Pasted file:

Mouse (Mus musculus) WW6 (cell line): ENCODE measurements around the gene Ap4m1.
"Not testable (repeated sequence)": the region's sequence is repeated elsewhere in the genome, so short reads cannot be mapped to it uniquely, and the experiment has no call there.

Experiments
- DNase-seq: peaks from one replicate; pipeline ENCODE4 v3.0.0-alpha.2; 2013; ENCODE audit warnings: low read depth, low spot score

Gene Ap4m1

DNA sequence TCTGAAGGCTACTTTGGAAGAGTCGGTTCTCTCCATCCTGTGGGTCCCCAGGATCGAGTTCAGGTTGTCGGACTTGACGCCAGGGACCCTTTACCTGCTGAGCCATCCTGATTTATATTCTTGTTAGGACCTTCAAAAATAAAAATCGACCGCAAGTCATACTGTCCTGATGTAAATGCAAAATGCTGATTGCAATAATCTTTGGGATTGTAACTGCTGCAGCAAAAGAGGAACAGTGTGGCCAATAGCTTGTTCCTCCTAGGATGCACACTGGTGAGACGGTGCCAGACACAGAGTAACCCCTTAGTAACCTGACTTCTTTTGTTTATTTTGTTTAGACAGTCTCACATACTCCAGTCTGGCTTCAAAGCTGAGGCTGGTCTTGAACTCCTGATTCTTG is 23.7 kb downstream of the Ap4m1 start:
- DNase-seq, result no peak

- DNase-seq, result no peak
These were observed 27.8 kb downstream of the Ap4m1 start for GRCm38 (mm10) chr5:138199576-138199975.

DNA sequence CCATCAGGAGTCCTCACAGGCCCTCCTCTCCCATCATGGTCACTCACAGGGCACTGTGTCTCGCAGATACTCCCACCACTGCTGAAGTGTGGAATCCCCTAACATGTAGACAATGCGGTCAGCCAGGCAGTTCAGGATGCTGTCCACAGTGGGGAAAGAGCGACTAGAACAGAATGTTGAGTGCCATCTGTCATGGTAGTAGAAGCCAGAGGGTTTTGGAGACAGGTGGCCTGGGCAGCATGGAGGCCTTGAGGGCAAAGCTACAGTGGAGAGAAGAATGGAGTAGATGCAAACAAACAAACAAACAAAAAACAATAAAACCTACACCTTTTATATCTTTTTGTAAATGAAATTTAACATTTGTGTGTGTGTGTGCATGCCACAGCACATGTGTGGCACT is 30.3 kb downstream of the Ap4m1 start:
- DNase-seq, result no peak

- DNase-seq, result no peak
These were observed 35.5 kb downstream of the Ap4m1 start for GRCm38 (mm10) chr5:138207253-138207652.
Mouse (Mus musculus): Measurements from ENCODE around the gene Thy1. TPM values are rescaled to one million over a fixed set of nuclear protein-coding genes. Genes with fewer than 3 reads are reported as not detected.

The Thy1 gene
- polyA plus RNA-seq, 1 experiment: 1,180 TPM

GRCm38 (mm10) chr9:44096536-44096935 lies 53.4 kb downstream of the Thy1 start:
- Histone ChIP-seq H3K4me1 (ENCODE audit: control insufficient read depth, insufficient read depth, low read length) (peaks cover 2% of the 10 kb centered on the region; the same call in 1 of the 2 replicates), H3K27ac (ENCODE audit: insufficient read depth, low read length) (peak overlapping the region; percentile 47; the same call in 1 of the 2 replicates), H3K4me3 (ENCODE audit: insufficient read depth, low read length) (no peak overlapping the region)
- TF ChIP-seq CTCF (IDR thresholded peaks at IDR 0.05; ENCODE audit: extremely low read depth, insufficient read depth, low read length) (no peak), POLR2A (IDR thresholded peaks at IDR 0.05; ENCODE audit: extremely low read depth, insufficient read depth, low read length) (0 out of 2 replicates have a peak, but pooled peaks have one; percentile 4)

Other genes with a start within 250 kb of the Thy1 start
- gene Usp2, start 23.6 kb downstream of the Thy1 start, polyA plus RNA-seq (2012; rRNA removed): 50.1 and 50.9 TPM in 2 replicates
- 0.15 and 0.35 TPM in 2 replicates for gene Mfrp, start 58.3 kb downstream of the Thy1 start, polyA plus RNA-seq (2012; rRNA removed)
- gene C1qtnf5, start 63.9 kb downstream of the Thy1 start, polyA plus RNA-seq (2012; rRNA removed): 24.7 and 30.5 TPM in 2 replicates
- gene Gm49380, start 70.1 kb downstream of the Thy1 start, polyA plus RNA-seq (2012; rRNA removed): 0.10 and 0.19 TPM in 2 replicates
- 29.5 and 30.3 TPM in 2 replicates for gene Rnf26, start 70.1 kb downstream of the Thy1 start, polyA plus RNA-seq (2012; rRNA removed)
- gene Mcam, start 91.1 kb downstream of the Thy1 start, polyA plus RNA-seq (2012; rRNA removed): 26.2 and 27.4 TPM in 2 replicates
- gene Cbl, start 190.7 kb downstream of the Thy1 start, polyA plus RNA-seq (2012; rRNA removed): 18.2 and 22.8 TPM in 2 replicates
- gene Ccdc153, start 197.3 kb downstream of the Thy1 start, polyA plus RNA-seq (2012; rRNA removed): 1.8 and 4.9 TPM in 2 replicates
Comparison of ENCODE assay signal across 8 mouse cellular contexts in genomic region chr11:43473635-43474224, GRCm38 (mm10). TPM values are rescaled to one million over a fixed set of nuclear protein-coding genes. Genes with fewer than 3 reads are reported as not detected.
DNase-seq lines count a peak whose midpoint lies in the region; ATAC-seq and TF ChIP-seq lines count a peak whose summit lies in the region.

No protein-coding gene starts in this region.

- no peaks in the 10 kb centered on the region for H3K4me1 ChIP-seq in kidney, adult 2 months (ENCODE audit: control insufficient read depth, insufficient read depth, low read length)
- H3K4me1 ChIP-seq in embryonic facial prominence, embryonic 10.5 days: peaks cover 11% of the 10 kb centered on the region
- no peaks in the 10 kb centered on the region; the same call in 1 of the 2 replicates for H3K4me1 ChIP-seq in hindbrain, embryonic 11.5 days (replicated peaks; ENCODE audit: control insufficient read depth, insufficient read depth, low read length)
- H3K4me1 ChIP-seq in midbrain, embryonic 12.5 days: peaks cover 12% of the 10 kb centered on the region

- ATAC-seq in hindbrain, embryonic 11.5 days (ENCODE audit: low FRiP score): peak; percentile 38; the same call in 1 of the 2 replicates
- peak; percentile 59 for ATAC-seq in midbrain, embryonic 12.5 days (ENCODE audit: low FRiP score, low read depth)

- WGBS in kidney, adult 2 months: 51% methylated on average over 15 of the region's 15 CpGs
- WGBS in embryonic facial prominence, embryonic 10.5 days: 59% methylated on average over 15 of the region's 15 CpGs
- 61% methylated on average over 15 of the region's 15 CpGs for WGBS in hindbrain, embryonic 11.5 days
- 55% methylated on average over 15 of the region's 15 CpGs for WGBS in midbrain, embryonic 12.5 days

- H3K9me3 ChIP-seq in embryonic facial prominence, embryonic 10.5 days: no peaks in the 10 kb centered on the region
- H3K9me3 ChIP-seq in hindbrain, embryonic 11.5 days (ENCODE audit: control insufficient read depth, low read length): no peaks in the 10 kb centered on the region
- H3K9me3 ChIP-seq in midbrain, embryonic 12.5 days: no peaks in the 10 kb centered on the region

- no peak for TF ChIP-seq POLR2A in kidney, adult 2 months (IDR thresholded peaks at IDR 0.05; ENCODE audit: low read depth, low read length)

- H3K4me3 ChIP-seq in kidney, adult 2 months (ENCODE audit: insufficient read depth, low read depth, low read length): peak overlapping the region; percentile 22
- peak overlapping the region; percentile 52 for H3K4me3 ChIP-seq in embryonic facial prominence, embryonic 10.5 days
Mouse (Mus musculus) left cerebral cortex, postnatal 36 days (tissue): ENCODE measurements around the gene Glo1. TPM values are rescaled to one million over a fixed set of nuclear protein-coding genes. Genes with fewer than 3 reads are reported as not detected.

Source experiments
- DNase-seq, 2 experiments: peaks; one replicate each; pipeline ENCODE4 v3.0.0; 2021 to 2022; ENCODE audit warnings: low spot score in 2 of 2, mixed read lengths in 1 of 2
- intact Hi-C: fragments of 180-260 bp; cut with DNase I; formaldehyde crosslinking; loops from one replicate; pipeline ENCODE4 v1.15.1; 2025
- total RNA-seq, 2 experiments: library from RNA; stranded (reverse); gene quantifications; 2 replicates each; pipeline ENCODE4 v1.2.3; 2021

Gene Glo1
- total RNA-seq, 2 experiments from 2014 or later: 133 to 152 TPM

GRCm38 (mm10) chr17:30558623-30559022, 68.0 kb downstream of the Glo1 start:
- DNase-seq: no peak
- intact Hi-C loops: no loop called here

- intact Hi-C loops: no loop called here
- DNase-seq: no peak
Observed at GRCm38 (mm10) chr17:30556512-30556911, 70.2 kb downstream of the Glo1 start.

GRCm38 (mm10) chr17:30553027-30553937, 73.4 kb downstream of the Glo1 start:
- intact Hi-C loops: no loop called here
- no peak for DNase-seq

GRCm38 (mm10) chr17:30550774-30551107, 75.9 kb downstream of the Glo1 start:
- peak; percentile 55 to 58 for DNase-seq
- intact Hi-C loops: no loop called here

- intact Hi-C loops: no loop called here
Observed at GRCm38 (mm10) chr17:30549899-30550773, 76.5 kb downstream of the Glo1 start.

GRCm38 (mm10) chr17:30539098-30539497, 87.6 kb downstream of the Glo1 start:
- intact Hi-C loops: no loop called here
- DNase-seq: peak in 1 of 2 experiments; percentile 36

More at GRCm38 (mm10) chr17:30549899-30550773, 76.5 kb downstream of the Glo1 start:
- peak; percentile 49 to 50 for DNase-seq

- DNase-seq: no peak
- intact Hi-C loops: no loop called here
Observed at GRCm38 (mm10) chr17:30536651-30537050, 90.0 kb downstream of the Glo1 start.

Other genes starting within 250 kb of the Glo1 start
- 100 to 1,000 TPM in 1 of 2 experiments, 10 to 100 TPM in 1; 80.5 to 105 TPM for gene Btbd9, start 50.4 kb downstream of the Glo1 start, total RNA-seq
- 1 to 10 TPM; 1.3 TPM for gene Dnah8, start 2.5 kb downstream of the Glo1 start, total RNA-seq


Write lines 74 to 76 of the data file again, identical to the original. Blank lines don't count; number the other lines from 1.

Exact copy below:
- DNase-seq: no peak
- intact Hi-C loops: no loop called here
Observed at GRCm38 (mm10) chr17:30536651-30537050, 90.0 kb downstream of the Glo1 start.